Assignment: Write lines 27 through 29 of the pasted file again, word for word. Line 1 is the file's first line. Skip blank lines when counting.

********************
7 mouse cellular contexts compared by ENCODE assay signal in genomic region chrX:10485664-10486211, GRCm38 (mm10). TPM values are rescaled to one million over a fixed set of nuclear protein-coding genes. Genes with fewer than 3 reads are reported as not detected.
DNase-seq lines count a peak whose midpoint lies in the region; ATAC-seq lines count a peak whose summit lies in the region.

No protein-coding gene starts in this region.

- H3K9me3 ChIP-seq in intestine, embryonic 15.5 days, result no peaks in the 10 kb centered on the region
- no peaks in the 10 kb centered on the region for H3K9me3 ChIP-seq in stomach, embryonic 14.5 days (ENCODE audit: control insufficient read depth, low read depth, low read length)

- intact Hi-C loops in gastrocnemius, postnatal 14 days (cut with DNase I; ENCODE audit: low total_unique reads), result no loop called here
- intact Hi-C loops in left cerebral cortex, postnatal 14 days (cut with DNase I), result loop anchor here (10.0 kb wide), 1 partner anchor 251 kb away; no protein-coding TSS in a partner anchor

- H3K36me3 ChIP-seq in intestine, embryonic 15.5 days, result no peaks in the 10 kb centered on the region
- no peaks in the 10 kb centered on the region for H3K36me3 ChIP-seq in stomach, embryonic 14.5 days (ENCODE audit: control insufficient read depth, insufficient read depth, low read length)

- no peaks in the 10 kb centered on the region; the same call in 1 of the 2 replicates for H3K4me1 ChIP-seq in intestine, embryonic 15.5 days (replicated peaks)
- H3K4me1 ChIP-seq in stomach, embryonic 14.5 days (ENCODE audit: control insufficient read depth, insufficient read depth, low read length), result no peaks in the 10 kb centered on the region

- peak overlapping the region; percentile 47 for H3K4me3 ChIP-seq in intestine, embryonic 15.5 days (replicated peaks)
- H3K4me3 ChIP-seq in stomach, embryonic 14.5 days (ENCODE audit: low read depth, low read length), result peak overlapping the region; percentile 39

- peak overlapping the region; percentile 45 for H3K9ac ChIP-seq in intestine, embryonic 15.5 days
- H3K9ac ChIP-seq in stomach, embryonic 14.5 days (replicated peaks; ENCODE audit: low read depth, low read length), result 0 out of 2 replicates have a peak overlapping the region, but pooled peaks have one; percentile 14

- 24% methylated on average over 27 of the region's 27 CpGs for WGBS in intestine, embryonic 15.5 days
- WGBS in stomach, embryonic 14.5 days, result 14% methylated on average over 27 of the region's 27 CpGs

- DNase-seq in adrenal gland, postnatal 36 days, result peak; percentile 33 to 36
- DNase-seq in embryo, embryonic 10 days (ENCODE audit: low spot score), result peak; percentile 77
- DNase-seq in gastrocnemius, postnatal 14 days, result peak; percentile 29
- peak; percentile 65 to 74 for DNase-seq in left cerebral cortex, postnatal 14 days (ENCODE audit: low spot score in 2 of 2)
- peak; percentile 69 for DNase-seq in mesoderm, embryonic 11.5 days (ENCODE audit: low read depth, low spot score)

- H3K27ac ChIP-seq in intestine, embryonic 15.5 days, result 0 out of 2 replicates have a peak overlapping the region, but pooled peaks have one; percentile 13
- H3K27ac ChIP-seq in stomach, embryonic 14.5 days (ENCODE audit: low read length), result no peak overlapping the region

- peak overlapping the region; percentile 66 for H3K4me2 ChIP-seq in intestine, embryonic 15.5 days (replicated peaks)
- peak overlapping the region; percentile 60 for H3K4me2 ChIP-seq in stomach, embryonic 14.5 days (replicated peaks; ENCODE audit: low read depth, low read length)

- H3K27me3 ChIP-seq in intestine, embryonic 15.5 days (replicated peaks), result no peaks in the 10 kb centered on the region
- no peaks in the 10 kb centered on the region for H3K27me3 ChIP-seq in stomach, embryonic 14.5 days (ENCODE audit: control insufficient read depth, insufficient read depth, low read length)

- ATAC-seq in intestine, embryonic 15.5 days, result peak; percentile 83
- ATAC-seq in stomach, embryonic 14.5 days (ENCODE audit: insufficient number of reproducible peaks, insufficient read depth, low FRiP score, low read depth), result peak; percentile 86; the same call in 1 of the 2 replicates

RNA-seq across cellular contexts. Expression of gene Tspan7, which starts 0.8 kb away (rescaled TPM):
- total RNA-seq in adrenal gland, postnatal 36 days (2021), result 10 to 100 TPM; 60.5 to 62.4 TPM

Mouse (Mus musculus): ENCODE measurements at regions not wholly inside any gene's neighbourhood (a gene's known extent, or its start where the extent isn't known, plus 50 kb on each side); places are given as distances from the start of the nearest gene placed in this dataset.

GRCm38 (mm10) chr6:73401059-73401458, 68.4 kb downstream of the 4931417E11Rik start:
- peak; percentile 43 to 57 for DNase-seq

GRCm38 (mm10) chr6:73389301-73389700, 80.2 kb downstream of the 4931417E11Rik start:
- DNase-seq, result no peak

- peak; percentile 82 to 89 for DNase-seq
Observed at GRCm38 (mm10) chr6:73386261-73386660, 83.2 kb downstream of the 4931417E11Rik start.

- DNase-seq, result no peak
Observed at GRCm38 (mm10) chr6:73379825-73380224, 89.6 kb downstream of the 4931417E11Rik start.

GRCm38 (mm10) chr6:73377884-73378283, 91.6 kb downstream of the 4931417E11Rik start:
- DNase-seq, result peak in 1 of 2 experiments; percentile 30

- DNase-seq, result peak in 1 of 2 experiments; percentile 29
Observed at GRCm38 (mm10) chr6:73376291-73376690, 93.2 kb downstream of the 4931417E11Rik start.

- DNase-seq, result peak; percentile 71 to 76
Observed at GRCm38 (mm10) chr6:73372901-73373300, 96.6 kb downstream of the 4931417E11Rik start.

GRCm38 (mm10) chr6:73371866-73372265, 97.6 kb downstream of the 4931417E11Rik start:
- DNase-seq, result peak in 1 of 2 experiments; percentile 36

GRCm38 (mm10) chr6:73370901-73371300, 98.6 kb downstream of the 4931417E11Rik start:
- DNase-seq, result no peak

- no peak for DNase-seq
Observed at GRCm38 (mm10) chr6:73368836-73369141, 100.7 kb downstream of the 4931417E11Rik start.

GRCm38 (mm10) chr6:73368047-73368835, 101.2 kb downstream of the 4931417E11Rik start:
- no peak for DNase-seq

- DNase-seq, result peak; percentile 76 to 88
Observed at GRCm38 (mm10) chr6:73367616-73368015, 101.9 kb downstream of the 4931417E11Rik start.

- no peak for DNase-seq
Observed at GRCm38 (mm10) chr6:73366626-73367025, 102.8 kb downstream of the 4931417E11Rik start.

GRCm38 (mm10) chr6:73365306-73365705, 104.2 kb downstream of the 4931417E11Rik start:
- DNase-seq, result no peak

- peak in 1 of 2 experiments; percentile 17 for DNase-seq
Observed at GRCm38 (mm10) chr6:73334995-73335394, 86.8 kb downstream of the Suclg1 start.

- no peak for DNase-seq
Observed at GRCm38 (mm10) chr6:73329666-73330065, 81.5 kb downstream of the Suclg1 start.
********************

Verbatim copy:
- H3K27me3 ChIP-seq in intestine, embryonic 15.5 days (replicated peaks), result no peaks in the 10 kb centered on the region
- no peaks in the 10 kb centered on the region for H3K27me3 ChIP-seq in stomach, embryonic 14.5 days (ENCODE audit: control insufficient read depth, insufficient read depth, low read length)

- ATAC-seq in intestine, embryonic 15.5 days, result peak; percentile 83